Saturday, September 8, 2018

Dungeons & Dragons 5th Edition Character Sheet Revised

It was only a matter of time before I decided to revise my 5th Edition character sheets.

The most notable change is the horizontal placement of ability scores as opposed to a "list."  Lists are usually easier to read, especially at a glance, but I think this format works.  Overall, it sort of has a "Dark Heresy meets D&D" vibe, which wasn't my goal but I like the outcome.  I included two versions, Gold and Black.  I also removed the italic lettering on the spell sheet and corrected some minute alignment issues.

For earlier versions of this Character Sheet see the side-bar on the right.

Tuesday, September 4, 2018

Rynath Artifact: Line-Breaker Becomes Pain's Gift

Vatra Nok

Dwarven Forged during the Barol-Thanon Betrayal, this hammer was meant to break the lines of rebellious clans and was baptized Nyord Utos, "Line-Breaker," but was best used by Prince Bran-Thanon to break the back of the wicked Ice Dragon, Cortlvaq.  Re-dubbed, Arun-Pur, "Pain's Gift" resurfaced decades later in the possession of the brigand, Vatra Nok, who is said to have perished in the Othon Gorge when he stumbled into the terrtitory of Winter Gnolls.  Pain's Gift is believed to be lost forever in the frigid mountains of Dwimorbura.

Arun-Pur "Pain's Gift"
  • Pain's Gift is a War-Hammer so dense that a 16 or higher strength is required to wield it properly. Trying to wield it with a 15 or lower strength incurs disadvantage (or -4) to all hit rolls. 
  • It does 2d6+3 points of damage on a hit.
  • Scores a critical-hit on a natural 19 or 20 and a Constitution: 15 (or Paralysis) save must be made by the target of the hit to avoid being stunned for 1 round.  Also, any metal armor worn by someone critically-hit by the hammer suffers 1d4 points of armor-class loss.  

Quirk:  Pain's Gift is warm to the touch and "steams" profusely.  The steam is mystical and can not be suppressed in any way.  Anyone wielding the hammer suffers disadvantage on all stealth rolls.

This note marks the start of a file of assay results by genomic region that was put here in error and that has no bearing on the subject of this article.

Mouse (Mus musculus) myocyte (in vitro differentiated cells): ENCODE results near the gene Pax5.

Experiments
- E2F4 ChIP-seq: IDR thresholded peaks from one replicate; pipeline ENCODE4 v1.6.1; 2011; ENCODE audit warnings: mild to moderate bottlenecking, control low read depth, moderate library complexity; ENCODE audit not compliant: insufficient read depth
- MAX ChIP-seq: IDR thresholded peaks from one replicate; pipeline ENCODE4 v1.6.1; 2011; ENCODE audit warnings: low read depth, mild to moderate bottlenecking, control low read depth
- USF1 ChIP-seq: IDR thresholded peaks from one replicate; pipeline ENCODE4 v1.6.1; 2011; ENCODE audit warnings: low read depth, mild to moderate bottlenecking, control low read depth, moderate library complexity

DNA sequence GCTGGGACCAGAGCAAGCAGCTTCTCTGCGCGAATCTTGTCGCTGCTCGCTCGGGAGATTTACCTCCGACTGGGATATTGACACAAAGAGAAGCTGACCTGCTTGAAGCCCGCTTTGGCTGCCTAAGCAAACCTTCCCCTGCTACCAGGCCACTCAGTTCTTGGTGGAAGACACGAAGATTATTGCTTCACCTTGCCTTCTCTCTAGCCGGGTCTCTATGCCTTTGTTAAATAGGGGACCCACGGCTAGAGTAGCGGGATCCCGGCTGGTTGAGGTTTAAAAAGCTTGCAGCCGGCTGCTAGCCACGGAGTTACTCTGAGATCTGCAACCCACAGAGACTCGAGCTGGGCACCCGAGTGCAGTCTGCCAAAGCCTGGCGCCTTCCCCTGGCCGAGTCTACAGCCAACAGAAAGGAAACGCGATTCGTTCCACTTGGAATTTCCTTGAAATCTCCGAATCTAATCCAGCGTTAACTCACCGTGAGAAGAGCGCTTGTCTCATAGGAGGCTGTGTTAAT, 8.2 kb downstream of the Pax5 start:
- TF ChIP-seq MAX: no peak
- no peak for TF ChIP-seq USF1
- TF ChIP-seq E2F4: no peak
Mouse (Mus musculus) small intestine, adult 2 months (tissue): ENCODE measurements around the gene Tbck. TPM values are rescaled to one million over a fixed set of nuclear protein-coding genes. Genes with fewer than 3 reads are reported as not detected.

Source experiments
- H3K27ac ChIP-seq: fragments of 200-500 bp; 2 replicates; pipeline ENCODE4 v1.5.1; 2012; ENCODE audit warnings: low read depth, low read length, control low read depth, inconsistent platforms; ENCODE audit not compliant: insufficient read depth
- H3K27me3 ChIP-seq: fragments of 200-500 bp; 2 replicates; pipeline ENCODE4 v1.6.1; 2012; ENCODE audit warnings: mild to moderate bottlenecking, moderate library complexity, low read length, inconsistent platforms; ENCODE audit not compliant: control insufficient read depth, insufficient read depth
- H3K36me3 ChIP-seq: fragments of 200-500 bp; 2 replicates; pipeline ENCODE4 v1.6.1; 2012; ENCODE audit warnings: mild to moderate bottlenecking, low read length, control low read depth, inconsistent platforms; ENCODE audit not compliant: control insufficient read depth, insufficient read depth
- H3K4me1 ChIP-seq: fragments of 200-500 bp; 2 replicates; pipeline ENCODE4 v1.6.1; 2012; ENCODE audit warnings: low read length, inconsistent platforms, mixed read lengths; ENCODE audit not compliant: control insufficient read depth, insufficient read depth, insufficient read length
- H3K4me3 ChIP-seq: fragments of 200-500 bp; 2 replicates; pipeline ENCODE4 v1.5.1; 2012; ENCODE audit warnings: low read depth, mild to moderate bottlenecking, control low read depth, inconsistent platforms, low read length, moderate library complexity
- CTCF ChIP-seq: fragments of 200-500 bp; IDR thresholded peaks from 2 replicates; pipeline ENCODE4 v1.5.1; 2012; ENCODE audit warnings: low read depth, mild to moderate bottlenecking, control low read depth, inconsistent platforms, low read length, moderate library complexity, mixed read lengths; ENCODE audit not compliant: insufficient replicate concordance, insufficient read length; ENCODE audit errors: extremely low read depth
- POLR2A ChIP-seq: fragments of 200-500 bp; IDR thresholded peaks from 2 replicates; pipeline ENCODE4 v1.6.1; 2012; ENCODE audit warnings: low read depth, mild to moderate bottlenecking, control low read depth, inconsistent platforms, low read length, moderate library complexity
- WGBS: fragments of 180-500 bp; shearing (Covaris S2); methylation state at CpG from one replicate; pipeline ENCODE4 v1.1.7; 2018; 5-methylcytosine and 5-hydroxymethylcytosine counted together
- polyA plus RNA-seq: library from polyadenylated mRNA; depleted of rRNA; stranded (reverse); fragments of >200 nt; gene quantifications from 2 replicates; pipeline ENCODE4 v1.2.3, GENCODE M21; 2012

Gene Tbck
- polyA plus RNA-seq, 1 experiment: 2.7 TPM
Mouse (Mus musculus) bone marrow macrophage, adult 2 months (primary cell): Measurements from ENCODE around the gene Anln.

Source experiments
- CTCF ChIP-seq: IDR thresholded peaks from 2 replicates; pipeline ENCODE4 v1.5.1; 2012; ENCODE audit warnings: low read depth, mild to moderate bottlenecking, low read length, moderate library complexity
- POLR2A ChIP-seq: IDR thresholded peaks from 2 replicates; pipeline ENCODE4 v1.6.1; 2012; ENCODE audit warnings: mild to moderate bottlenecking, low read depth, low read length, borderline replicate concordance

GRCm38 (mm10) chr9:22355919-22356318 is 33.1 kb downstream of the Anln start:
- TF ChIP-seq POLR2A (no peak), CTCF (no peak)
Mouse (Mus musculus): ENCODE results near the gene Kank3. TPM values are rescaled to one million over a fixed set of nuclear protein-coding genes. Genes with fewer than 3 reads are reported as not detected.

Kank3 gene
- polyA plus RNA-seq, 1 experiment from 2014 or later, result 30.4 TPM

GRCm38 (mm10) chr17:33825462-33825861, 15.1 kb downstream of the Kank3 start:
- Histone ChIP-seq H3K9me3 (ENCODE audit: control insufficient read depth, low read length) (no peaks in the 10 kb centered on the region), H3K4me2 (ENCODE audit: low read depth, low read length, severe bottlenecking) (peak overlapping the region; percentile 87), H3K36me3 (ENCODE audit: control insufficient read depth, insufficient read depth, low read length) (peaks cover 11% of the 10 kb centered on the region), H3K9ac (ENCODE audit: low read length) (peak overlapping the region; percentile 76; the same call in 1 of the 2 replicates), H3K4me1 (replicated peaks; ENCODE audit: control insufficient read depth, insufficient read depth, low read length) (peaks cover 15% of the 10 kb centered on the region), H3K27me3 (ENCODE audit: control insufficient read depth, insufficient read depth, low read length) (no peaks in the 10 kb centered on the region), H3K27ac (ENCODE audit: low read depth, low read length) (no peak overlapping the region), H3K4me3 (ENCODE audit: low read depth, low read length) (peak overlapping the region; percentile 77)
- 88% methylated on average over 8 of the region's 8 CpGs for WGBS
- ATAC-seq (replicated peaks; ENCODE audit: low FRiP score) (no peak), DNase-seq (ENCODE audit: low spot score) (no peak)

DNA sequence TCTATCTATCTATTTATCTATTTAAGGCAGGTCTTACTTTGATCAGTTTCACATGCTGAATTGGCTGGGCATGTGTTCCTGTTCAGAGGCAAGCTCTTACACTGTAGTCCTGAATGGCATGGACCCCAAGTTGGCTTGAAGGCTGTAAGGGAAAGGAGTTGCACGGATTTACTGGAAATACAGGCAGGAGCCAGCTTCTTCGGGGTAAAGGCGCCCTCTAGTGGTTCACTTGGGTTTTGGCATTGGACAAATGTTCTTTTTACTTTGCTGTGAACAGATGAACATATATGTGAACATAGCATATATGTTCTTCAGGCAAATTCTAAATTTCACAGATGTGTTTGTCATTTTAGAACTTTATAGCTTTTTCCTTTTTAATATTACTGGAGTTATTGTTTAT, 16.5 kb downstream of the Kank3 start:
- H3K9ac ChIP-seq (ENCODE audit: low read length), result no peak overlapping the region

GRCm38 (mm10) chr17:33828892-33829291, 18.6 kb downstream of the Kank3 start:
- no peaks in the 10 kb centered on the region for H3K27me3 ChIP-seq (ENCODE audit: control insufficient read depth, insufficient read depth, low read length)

Saturday, September 1, 2018

Traveller: Evolution of a Character Sheet and.....Fantasy Traveller?

What got me interested in Traveller was the cover art for Alien Module 3: Darrians.  Art sells, that's a fact.  If I ever publish an RPG I will fork out whatever money necessary to acquire a beautiful cover.

Of course I only ever flipped through Darrians a few times when I bought it, it was the Mongoose Traveller Core Rulebook that I fell in love with.  It's a slim, solid black, well constructed book that encapsulates all you need to run any sci-fi game. And I mean any.  I love the simplicity and elegance of this system.  If it has one flaw, I'd say that flaw is a character advancement system that seems like an after-thought and also that Education and Intellect are too closely related.  Character creation is all based on random rolls and I think advancement should be as well.  Perhaps after so many XP or so many sessions, a player could roll on one of the career tables in their career path.  Just a simple house-rule waiting to happen and something that I have incorporated in a somewhat related project of mine...

Anyhow over time I collected almost every book in the Mongoose Traveller 1st Edition Line and over the past several years designed and redesigned the character sheet.  The official sheets for this game look nice and work just fine, but I'm all about space maximization and printer friendliness.   

***Traveler players are a technical bunch.  But, if character sheet evolution bores you, then skip to the bottom of the page for the final sheets and some thoughts on Fantasy Traveller.***